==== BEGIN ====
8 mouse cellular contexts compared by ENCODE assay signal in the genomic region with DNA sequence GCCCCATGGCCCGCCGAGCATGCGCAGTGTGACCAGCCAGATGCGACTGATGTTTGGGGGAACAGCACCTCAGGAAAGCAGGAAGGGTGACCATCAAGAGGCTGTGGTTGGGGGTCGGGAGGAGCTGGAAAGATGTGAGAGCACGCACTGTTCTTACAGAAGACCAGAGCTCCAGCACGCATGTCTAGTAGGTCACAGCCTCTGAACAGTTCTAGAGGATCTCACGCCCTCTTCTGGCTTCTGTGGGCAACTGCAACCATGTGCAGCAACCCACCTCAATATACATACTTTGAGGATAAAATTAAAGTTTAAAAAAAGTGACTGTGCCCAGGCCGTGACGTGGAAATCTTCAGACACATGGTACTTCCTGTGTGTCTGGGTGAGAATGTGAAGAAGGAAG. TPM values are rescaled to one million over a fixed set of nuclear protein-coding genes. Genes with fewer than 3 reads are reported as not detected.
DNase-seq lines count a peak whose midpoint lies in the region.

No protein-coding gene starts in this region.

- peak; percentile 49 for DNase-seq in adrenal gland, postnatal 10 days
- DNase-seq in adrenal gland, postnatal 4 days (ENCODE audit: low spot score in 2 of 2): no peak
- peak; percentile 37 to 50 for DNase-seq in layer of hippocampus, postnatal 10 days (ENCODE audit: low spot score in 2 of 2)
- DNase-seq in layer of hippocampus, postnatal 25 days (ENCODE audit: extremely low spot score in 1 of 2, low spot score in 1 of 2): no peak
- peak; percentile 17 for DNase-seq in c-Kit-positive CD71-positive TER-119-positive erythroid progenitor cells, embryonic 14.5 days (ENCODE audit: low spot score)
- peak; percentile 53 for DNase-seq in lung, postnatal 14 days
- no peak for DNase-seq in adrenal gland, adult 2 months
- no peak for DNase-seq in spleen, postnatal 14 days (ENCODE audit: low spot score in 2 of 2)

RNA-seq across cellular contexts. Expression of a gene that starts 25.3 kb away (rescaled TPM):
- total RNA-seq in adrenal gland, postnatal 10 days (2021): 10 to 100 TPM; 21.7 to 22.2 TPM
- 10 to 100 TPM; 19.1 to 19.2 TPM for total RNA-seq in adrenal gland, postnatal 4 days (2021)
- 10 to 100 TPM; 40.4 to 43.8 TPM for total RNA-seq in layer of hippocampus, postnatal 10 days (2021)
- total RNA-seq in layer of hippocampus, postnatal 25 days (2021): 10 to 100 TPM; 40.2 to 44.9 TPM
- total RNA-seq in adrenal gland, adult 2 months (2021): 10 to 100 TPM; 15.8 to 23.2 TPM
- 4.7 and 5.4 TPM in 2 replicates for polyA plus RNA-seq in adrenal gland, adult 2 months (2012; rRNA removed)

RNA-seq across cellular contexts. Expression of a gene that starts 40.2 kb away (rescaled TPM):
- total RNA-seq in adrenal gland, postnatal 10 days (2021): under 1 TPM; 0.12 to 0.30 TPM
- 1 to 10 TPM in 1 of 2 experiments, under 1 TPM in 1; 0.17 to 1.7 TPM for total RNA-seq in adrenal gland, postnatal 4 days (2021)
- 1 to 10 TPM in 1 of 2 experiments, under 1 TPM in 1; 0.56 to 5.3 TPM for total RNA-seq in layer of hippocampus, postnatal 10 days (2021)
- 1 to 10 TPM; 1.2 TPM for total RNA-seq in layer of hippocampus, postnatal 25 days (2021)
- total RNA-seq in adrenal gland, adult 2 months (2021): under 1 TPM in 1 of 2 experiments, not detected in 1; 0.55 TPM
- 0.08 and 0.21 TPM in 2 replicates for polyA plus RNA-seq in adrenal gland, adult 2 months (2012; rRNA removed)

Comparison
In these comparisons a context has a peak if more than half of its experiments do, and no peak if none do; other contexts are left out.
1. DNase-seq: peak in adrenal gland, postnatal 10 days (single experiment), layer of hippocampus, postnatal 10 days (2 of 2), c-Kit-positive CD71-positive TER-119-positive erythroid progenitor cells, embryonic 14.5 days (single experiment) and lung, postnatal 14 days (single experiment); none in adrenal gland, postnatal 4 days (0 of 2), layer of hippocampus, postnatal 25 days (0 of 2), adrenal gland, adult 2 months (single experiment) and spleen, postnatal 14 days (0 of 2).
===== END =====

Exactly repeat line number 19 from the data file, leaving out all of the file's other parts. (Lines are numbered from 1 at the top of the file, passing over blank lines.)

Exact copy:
RNA-seq across cellular contexts. Expression of a gene that starts 40.2 kb away (rescaled TPM):